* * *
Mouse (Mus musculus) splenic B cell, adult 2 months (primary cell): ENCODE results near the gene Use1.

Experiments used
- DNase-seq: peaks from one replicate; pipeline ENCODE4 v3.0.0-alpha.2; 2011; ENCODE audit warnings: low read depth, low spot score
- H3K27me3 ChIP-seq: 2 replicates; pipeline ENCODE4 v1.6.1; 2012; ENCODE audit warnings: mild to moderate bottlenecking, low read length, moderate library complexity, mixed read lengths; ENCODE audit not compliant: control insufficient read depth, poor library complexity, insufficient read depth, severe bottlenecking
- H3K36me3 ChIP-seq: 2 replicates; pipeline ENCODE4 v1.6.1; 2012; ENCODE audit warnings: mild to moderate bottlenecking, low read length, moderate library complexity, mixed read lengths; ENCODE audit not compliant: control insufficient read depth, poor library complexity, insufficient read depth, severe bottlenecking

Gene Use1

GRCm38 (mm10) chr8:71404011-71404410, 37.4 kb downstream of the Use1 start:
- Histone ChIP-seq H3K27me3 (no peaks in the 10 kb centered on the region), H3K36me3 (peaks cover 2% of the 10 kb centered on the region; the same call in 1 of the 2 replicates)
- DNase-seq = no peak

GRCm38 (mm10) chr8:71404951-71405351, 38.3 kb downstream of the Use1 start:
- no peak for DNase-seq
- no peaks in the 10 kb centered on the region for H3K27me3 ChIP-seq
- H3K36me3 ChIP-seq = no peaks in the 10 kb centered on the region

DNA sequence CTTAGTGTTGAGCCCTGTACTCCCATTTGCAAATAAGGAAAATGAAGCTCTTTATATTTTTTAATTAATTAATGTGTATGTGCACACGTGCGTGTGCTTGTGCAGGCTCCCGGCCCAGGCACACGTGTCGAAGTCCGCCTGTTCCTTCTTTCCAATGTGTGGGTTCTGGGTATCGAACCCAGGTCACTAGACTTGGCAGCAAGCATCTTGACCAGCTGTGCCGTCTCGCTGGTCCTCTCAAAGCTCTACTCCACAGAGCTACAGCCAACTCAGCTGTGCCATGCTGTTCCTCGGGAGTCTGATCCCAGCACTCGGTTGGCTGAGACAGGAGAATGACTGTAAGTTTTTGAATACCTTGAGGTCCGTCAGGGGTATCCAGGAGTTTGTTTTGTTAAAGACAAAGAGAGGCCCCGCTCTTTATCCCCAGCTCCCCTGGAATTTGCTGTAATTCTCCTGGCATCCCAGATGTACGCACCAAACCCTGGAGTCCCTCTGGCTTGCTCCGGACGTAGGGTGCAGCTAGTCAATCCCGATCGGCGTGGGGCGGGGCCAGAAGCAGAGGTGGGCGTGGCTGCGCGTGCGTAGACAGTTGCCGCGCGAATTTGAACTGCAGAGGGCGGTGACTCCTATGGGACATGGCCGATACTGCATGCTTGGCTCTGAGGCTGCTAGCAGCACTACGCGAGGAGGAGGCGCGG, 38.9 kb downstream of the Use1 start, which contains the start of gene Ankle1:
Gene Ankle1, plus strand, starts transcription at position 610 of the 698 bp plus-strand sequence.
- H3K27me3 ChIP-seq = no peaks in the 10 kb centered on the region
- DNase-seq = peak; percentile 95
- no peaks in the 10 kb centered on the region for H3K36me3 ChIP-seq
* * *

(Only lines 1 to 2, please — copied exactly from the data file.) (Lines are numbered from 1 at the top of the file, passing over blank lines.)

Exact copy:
Mouse (Mus musculus) splenic B cell, adult 2 months (primary cell): ENCODE results near the gene Use1.

Experiments used